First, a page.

Two South Florida residents have been arrested after police claim they threatened to leak sexually explicit images of social media star “YesJulz” unless she paid them.

A 28-year-old and a 33-year-old were arrested Friday on extortion charges.

Miami Beach police believe the two contacted “YesJulz” and claimed to have X-rated photos of her.

They allegedly gave her 24 hours to pay them $18,000, threatening to publish the pictures online if she didn’t.

The two were arrested as they were waiting in a car on Miami Beach.

Police say one of the men arrested has admitted to the crime.The other denies any involvement.

The New York Times recently named “YesJulz” the “Queen of SnapChat,” where she has more than 300,000 viewers.

Extortion is defined as the use of non-physical force to persuade another person to do something for you. With the growth of the Internet and social media, this type of crime has taken on entirely new form, which has been labeled sextortion. Similar to extortion, sextortion is the use of sexual exploitation to make another person do something for you or give you something, like money.  

Sextortion is committed when someone uses guilt, power or damaging information about another person in an attempt to force that person to do something they do not want to do. This frequently occurs on social media networks like Facebook, Instagram and Twitter.

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Three people have been convicted of alleged Medicare and Medicaid fraud in a $1 billion scheme in Miami.

“This is the largest single criminal healthcare fraud case ever brought against individuals by the Department of Justice,” said Leslie R. Caldwell, Assistant Attorney General the department’s criminal division, in a statement issued Friday.

A 47-year-old man allegedly led a scheme that referred Medicare and Medicaid beneficiaries who did not qualify to skilled nursing and assisted living facilities. The man owned 30 such facilities, giving him access to thousands of beneficiaries, according to reports.

Also charged in the scheme are a 49-year-old hospital administrator and a 56-year-old physician’s assistant.

The three also are accused of accepting kickbacks, disguised as charitable donations or paid in cash, for directing the beneficiaries to selected health care providers, including pharmacies, health care agencies and mental health centers, according to investigators.

Medicare or Medicaid fraud happens when a provider knowingly makes a false or misleading statement or representation for use in obtaining reimbursement from the medical assistance program. Medicare and Medicaid providers include doctors, dentists, hospitals, nursing homes, pharmacies, clinics, counselors, personal care/homemaker companies, and any other individual or company that is paid by the the programs.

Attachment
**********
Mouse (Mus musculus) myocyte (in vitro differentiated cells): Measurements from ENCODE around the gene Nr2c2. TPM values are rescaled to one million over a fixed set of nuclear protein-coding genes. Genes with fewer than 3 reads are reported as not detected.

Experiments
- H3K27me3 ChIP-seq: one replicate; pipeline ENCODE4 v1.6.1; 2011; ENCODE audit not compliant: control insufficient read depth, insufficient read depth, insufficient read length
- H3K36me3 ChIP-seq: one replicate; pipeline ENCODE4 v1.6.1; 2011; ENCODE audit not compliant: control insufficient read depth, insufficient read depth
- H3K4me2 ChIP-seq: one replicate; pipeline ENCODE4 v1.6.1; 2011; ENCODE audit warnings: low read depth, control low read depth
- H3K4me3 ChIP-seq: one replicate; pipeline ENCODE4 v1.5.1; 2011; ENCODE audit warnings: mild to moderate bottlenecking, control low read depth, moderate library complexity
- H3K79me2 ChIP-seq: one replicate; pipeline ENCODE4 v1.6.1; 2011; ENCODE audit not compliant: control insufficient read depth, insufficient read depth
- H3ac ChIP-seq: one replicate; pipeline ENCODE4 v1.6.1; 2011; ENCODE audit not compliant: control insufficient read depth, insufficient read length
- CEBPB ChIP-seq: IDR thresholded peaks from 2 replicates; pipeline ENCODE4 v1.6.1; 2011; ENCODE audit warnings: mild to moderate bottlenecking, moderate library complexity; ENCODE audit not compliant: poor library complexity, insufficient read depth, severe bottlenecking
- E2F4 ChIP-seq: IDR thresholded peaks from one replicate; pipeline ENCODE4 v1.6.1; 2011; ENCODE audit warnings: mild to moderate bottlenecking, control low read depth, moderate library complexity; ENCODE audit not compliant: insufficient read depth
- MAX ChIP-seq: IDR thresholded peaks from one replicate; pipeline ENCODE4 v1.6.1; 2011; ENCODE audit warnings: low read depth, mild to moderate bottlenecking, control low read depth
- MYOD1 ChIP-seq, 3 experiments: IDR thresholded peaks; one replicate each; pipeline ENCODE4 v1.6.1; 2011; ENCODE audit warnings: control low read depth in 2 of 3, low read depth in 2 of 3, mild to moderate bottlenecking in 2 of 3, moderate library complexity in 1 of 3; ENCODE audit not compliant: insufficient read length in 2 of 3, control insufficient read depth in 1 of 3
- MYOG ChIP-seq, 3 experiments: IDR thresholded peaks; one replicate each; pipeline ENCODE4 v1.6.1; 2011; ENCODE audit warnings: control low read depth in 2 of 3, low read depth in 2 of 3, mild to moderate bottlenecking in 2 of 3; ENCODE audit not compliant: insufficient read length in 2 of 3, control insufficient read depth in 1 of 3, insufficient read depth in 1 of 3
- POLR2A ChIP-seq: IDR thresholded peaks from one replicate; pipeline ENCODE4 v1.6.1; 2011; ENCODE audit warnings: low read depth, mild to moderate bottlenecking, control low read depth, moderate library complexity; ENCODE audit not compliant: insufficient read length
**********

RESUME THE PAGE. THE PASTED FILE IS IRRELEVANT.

Medicaid fraud includes, but is not limited to:

  • Billing for medical services that were never performed, known as phantom billing
  • Billing for a more expensive service than was actually performed, known as upcoding
  • Billing for multiple services that should be combined into one billing, known as unbundling
  • Billing several time for the same medical service
  • Dispensing generic drugs and billing for brand-name drugs
  • Giving or accepting something in return for medical services, which is known as a kickback
  • Providing unnecessary services
  • Filing false cost reports

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A South Florida doctor will spend more than three years in federal prison after pleading guilty to falsely diagnosing hundreds of patients in a Medicare fraud scheme.

Court records show the 57-year-old Delray Beach doctor was also ordered Wednesday by a federal judge to pay more than $2.1 million in restitution to the government. The man previously pleaded guilty to health care fraud.

Authorities claim the man falsely diagnosed 387 patients enrolled in the Medicare Advantage program with a rare spinal condition. The patients were enrolled in a Humana Inc. health plan that was reimbursed for each diagnosis by Medicare.

The federal program paid out $2.1 million in excess benefits, 80 percent of which went to the doctor. Almost none of the patients actually had the rare spinal condition, according to reports.

Medicare and Medicaid fraud is taken quite seriously on local, state and federal levels. It is important to note that these cases are heavily investigated before charges are brought forth. With that said, you will most likely know about the possibility of being charged long before an indictment is filed against you.

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The Florida Supreme Court amended the Florida Rules of Criminal Procedure last week, stripping Florida state prosecutors of their discretion to disclose information about informants.  Under a new rule that lifts the curtain on the jailhouse snitches who long have been the source of false testimony in criminal cases,  juries will be provided a more complete picture of the context of an informant’s testimony.